Annual Report 2005
The American Historical Review
By Robert A. Schneider
This is my first annual report as editor of the American Historical Review, having taken over this position from Michael Grossberg in August of last year. My report thus covers a 12-month period during which the journal was in part still under his direction. I can say, however, that he passed on to me both a publication that is in excellent shape and a support and editorial staff that has been a blessing in every respect. As Grossberg noted in his report of last year, 2005 was a time of transition for the AHR. And, largely due to his efforts and those of everyone else both here in Bloomington and at the AHA in Washington, the transition has, I think, been a smooth one. I would especially like to thank our associate editor, Maria Bucar, executive director Arnita Jones, and Robert B. Townsend, the AHA’s assistant director for publications and research, for their help.
As an organ of historical research, the AHR has several goals. It aims to publish the best, the most interesting, and most up-to-date research in article form. It strives for as comprehensive coverage as possible in the review of scholarly books. It also attempts to shape the nature of historical research and discourse by organizing forums on important or neglected topics which might capture the interest of historians of widely different fields, perhaps even prompting them to rethink how they go about their research and teaching. Finally, in all of this, the journal is guided by the self-imposed obligation to speak across the profession to the whole range of historians and historical specialties. The AHR is, after all, the journal of the entire historical profession in North America, with a readership with interests from all fields and sub-disciplines, from all periods and geographical regions, from all methodological or thematic perspectives. To be sure, we are not always successful on this count, for in an era of increasing specialization it is often difficult to feature the latest research, which tends to be specialized, while also appealing to our wide readership. But I guarantee this is not for want of trying. Moreover, we continue to fill our pages with scholarship that is truly global in range.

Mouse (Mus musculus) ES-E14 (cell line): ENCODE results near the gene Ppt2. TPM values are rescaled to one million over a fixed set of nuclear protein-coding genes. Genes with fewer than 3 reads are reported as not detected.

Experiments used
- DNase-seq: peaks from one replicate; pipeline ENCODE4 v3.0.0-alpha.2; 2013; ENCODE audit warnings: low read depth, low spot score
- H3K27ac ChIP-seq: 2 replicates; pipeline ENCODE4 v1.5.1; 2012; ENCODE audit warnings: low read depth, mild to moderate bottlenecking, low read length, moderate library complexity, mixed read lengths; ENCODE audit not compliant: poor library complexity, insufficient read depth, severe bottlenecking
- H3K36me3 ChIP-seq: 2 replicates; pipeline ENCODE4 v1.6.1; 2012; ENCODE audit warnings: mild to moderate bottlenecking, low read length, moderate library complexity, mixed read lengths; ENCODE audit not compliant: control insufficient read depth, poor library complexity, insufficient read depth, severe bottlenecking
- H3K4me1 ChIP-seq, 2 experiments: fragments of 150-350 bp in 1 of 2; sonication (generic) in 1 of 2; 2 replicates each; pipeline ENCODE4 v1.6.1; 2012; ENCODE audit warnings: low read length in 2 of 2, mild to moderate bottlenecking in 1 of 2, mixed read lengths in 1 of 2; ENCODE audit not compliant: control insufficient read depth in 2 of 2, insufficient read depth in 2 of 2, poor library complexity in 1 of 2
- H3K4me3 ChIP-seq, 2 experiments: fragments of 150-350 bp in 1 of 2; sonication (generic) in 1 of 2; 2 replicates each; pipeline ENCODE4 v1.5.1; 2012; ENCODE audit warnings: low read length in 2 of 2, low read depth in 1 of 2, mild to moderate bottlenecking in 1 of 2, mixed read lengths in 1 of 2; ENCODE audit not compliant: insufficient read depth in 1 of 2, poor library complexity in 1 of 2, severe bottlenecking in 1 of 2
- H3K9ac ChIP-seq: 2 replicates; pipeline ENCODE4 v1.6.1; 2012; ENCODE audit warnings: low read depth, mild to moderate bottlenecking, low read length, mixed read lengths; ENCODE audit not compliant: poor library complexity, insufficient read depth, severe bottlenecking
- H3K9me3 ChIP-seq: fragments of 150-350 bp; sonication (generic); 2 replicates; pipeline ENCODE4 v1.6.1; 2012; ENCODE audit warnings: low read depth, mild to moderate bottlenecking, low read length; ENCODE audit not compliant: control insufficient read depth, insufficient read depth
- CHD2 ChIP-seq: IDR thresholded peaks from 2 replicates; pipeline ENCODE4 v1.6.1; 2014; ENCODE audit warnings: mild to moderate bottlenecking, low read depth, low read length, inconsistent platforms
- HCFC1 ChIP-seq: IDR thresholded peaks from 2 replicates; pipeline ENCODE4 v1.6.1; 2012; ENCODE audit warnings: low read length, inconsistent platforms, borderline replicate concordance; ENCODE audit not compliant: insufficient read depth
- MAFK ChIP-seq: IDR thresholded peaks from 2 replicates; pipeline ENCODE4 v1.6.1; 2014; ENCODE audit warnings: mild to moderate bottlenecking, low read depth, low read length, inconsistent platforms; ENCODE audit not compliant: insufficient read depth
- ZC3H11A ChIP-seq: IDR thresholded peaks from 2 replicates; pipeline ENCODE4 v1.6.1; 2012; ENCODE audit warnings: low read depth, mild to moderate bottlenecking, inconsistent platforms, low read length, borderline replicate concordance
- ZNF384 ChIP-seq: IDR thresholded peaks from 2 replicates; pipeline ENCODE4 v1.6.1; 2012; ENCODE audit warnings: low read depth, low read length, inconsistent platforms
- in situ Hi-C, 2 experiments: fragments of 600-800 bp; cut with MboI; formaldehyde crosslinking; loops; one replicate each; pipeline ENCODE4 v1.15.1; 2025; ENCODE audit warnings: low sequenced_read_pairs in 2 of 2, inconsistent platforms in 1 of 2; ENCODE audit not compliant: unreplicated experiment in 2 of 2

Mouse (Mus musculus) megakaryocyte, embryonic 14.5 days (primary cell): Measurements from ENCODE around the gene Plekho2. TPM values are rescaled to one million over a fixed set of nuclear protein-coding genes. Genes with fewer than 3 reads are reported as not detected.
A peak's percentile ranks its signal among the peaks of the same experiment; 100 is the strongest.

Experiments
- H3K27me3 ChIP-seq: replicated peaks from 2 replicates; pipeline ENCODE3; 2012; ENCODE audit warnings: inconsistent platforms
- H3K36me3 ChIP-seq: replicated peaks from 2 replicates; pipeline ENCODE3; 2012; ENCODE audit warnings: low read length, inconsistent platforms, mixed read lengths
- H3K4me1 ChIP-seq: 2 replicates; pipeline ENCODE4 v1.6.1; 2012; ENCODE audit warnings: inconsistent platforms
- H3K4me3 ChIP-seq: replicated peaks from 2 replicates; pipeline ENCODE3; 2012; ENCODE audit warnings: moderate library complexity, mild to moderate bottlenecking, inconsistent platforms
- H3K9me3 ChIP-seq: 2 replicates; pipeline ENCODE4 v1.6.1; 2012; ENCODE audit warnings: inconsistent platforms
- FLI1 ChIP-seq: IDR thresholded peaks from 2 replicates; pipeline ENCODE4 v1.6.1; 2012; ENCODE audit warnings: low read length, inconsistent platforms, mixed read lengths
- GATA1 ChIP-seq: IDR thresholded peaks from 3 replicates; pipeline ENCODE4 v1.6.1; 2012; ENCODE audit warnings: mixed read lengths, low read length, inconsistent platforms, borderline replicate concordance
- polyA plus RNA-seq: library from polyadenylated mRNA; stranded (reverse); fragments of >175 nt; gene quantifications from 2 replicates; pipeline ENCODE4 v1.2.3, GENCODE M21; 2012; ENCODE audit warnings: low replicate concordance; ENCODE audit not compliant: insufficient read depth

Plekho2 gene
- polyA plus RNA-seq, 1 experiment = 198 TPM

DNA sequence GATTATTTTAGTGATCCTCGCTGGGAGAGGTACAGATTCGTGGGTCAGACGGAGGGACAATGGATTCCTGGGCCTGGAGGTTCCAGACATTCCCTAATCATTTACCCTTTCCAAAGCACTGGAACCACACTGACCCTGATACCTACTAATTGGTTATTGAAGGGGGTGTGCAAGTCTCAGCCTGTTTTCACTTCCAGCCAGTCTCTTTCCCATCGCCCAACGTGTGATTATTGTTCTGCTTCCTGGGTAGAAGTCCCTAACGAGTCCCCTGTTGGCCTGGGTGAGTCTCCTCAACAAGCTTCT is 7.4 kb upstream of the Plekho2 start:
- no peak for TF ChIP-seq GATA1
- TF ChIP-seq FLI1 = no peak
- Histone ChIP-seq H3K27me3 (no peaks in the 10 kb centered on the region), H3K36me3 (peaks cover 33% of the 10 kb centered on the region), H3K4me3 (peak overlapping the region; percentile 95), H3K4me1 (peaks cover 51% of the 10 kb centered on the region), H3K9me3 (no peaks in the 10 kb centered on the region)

These various goals are reflected in the five issues of 2005. In all there were 21 articles (including the annual Presidential Address) and two forums, along with more than 1,000 book and film reviews. The articles included one on depictions of violence in the French Revolution that used web-based technology to allow readers to view for themselves a range of images from the eighteenth century as well as explore a series of essays written by specialists on the subject. One of the forums offered a critique of the history profession’s supposed lack of involvement in fashioning the history curriculum in public schools, a disengagement, the authors claimed, that began several generations ago. The forum also had an electronic component allowing readers to post their comments on this interpretation, which elicited some vigorous dissents. The other forum dealt with the so-called constitutional revolution of 1937 in the United States. Other articles ranged in subject matter from the Inquisition to museum studies, from religion and politics in colonial Mexico to the Stalinist Terror, from battlefield tourism during the Spanish Civil War to school meals in Modern Britain. Significantly, many of the articles were either comparative in nature, dealing two or more countries or cultures, or transnational in scope. Our commitment to non-Western history has been affirmed to the point where, it seems to me, it no longer needs to be asserted.